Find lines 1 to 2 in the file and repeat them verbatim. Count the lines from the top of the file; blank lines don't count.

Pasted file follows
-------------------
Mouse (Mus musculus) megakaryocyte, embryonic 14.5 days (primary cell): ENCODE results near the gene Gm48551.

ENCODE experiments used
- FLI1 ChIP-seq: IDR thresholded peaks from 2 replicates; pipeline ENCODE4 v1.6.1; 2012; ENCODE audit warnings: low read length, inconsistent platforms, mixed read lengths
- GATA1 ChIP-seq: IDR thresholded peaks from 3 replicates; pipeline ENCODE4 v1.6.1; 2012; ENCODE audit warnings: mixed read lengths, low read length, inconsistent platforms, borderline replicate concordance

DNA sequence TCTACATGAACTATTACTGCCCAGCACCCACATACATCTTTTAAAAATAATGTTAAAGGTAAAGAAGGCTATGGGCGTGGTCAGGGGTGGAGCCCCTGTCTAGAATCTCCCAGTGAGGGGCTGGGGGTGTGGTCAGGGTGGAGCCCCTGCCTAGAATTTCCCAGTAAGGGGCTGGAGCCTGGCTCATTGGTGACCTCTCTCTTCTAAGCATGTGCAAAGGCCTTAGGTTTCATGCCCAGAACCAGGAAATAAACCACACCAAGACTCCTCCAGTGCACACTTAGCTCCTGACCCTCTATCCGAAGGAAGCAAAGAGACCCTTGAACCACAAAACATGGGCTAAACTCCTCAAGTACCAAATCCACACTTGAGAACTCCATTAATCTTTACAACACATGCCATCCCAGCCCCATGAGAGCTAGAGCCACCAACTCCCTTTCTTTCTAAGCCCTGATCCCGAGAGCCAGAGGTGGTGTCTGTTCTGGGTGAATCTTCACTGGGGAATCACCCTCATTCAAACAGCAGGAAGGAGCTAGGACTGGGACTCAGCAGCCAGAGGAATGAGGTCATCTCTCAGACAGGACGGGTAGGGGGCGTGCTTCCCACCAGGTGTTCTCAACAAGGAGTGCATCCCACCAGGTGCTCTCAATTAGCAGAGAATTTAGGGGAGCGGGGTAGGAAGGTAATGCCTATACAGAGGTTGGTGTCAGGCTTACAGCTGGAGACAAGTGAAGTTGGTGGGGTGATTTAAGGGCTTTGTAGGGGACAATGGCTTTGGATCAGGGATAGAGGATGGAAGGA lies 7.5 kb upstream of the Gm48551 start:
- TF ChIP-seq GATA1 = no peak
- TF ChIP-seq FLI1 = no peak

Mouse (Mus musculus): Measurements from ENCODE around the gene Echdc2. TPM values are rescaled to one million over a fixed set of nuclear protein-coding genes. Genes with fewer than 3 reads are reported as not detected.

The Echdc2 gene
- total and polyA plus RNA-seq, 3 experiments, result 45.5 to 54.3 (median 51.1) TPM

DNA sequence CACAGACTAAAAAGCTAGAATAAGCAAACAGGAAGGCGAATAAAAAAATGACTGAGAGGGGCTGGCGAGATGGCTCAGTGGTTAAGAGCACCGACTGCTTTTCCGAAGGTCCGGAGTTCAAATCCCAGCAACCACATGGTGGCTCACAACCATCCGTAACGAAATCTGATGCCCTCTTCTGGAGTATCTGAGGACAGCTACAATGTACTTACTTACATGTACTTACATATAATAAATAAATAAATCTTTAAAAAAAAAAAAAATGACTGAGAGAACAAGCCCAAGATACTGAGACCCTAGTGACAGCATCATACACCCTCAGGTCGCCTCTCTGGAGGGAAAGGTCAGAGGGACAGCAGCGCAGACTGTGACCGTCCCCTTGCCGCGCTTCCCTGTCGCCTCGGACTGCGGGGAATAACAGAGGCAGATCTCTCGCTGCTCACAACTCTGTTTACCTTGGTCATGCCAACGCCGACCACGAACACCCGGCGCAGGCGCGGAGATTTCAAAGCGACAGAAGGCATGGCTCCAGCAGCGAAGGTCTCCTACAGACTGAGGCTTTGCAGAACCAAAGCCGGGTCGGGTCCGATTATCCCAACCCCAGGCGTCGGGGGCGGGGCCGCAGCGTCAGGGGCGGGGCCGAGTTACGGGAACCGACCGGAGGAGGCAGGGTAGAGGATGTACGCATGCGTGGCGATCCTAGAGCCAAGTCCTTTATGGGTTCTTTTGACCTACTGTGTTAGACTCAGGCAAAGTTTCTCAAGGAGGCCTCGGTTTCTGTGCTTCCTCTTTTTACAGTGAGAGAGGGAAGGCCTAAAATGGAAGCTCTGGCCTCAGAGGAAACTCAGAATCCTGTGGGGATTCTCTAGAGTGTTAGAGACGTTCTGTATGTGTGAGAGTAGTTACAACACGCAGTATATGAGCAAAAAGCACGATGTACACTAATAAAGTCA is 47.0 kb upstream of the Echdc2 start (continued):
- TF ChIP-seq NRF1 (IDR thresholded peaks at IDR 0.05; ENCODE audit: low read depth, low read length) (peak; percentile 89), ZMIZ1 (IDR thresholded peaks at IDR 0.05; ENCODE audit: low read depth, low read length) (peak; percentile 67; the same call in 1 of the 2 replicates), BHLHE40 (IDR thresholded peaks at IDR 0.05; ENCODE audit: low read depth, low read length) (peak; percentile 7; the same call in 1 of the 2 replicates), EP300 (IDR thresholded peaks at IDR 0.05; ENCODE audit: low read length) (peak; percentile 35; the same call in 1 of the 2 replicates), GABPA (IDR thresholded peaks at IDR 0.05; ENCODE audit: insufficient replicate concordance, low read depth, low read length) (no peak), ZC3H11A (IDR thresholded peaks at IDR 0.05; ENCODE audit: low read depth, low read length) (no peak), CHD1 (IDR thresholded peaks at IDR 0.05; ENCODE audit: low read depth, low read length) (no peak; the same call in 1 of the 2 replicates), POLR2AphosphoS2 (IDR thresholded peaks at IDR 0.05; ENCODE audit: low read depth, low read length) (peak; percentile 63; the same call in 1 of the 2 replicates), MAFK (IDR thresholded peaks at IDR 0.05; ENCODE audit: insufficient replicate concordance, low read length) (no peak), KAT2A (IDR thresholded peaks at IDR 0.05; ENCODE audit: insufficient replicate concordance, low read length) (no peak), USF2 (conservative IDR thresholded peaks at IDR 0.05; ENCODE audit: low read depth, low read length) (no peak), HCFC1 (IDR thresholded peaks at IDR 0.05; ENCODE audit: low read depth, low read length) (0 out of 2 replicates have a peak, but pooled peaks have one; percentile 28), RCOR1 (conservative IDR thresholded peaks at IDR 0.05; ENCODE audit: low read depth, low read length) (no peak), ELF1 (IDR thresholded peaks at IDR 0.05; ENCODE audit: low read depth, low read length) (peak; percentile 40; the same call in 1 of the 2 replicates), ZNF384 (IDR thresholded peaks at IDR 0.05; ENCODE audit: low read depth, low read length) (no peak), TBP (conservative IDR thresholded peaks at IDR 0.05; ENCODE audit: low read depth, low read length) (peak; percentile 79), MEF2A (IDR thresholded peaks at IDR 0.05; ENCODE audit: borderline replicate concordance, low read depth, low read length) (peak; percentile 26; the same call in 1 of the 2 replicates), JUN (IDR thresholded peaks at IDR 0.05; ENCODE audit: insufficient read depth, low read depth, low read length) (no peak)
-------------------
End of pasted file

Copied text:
Mouse (Mus musculus) megakaryocyte, embryonic 14.5 days (primary cell): ENCODE results near the gene Gm48551.

ENCODE experiments used